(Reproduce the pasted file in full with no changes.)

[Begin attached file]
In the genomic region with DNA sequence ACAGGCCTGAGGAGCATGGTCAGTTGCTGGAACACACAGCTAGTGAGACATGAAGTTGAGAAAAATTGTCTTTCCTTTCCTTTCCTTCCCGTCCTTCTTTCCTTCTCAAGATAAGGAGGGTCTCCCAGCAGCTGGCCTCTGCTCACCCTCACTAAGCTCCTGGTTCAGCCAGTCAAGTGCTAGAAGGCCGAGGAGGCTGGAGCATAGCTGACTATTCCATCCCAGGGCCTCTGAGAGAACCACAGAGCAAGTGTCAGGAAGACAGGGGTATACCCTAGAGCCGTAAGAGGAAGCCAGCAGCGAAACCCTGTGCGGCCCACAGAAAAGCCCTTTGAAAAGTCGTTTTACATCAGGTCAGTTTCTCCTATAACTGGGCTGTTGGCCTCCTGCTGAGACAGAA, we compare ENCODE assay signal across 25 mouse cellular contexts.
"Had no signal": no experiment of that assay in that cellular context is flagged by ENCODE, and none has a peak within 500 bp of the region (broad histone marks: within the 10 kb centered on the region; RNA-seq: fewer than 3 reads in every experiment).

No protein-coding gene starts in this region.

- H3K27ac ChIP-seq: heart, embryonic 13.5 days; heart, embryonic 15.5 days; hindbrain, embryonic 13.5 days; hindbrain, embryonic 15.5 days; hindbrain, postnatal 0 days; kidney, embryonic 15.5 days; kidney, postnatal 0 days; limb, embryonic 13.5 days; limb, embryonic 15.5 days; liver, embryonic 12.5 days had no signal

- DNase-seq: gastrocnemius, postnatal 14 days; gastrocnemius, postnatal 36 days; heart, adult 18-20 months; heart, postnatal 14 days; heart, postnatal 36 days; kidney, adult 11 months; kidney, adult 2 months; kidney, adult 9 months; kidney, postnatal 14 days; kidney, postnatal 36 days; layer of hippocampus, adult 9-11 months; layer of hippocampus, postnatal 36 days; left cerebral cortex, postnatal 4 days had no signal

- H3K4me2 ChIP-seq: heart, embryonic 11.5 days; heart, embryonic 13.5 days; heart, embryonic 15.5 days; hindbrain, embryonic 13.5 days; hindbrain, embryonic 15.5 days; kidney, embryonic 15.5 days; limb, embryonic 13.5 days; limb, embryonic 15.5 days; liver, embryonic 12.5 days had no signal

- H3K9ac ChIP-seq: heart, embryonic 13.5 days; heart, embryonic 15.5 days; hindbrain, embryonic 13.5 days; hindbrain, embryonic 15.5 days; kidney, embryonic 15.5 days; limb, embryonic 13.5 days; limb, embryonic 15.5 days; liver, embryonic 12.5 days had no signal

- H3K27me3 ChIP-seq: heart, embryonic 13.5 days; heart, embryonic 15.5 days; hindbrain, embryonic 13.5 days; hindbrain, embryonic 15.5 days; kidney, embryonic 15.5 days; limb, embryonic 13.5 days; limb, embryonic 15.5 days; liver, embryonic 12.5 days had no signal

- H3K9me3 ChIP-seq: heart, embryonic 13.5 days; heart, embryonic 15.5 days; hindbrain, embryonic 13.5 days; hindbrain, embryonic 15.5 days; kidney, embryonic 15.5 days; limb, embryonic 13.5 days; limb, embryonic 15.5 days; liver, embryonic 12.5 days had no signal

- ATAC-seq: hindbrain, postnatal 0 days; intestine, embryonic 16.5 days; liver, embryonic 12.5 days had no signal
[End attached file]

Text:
In the genomic region with DNA sequence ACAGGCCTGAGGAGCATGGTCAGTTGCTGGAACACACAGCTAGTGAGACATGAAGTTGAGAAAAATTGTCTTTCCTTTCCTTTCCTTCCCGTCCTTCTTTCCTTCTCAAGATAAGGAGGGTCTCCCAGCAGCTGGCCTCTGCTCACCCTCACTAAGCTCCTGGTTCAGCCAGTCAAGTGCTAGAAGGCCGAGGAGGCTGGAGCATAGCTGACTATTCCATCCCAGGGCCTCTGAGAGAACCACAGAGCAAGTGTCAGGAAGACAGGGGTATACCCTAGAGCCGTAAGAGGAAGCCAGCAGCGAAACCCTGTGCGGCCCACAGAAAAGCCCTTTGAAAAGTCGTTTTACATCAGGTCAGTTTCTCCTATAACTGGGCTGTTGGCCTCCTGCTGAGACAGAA, we compare ENCODE assay signal across 25 mouse cellular contexts.
"Had no signal": no experiment of that assay in that cellular context is flagged by ENCODE, and none has a peak within 500 bp of the region (broad histone marks: within the 10 kb centered on the region; RNA-seq: fewer than 3 reads in every experiment).

No protein-coding gene starts in this region.

- H3K27ac ChIP-seq: heart, embryonic 13.5 days; heart, embryonic 15.5 days; hindbrain, embryonic 13.5 days; hindbrain, embryonic 15.5 days; hindbrain, postnatal 0 days; kidney, embryonic 15.5 days; kidney, postnatal 0 days; limb, embryonic 13.5 days; limb, embryonic 15.5 days; liver, embryonic 12.5 days had no signal

- DNase-seq: gastrocnemius, postnatal 14 days; gastrocnemius, postnatal 36 days; heart, adult 18-20 months; heart, postnatal 14 days; heart, postnatal 36 days; kidney, adult 11 months; kidney, adult 2 months; kidney, adult 9 months; kidney, postnatal 14 days; kidney, postnatal 36 days; layer of hippocampus, adult 9-11 months; layer of hippocampus, postnatal 36 days; left cerebral cortex, postnatal 4 days had no signal

- H3K4me2 ChIP-seq: heart, embryonic 11.5 days; heart, embryonic 13.5 days; heart, embryonic 15.5 days; hindbrain, embryonic 13.5 days; hindbrain, embryonic 15.5 days; kidney, embryonic 15.5 days; limb, embryonic 13.5 days; limb, embryonic 15.5 days; liver, embryonic 12.5 days had no signal

- H3K9ac ChIP-seq: heart, embryonic 13.5 days; heart, embryonic 15.5 days; hindbrain, embryonic 13.5 days; hindbrain, embryonic 15.5 days; kidney, embryonic 15.5 days; limb, embryonic 13.5 days; limb, embryonic 15.5 days; liver, embryonic 12.5 days had no signal

- H3K27me3 ChIP-seq: heart, embryonic 13.5 days; heart, embryonic 15.5 days; hindbrain, embryonic 13.5 days; hindbrain, embryonic 15.5 days; kidney, embryonic 15.5 days; limb, embryonic 13.5 days; limb, embryonic 15.5 days; liver, embryonic 12.5 days had no signal

- H3K9me3 ChIP-seq: heart, embryonic 13.5 days; heart, embryonic 15.5 days; hindbrain, embryonic 13.5 days; hindbrain, embryonic 15.5 days; kidney, embryonic 15.5 days; limb, embryonic 13.5 days; limb, embryonic 15.5 days; liver, embryonic 12.5 days had no signal

- ATAC-seq: hindbrain, postnatal 0 days; intestine, embryonic 16.5 days; liver, embryonic 12.5 days had no signal